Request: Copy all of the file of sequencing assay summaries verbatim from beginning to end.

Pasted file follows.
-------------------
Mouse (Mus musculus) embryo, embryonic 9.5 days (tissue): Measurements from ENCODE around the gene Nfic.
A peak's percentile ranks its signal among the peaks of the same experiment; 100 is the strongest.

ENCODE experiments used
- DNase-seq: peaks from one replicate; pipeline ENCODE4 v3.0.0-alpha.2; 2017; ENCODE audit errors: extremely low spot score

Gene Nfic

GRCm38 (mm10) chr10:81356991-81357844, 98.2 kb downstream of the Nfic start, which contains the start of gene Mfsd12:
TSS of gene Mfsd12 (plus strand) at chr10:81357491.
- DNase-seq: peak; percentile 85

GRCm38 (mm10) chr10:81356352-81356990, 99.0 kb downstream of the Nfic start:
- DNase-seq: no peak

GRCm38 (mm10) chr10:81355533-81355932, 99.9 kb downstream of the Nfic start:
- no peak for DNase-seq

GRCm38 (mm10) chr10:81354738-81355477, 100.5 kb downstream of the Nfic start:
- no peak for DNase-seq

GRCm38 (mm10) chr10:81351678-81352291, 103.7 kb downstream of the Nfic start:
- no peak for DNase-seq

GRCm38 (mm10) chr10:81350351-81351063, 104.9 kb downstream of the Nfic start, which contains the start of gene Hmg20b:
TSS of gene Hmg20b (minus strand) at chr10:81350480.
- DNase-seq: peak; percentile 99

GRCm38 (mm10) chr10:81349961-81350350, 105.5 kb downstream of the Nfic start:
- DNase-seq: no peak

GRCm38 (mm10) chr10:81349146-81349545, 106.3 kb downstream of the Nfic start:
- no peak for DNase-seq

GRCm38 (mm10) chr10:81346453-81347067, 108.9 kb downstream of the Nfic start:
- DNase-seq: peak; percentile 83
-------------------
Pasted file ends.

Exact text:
Mouse (Mus musculus) embryo, embryonic 9.5 days (tissue): Measurements from ENCODE around the gene Nfic.
A peak's percentile ranks its signal among the peaks of the same experiment; 100 is the strongest.

ENCODE experiments used
- DNase-seq: peaks from one replicate; pipeline ENCODE4 v3.0.0-alpha.2; 2017; ENCODE audit errors: extremely low spot score

Gene Nfic

GRCm38 (mm10) chr10:81356991-81357844, 98.2 kb downstream of the Nfic start, which contains the start of gene Mfsd12:
TSS of gene Mfsd12 (plus strand) at chr10:81357491.
- DNase-seq: peak; percentile 85

GRCm38 (mm10) chr10:81356352-81356990, 99.0 kb downstream of the Nfic start:
- DNase-seq: no peak

GRCm38 (mm10) chr10:81355533-81355932, 99.9 kb downstream of the Nfic start:
- no peak for DNase-seq

GRCm38 (mm10) chr10:81354738-81355477, 100.5 kb downstream of the Nfic start:
- no peak for DNase-seq

GRCm38 (mm10) chr10:81351678-81352291, 103.7 kb downstream of the Nfic start:
- no peak for DNase-seq

GRCm38 (mm10) chr10:81350351-81351063, 104.9 kb downstream of the Nfic start, which contains the start of gene Hmg20b:
TSS of gene Hmg20b (minus strand) at chr10:81350480.
- DNase-seq: peak; percentile 99

GRCm38 (mm10) chr10:81349961-81350350, 105.5 kb downstream of the Nfic start:
- DNase-seq: no peak

GRCm38 (mm10) chr10:81349146-81349545, 106.3 kb downstream of the Nfic start:
- no peak for DNase-seq

GRCm38 (mm10) chr10:81346453-81347067, 108.9 kb downstream of the Nfic start:
- DNase-seq: peak; percentile 83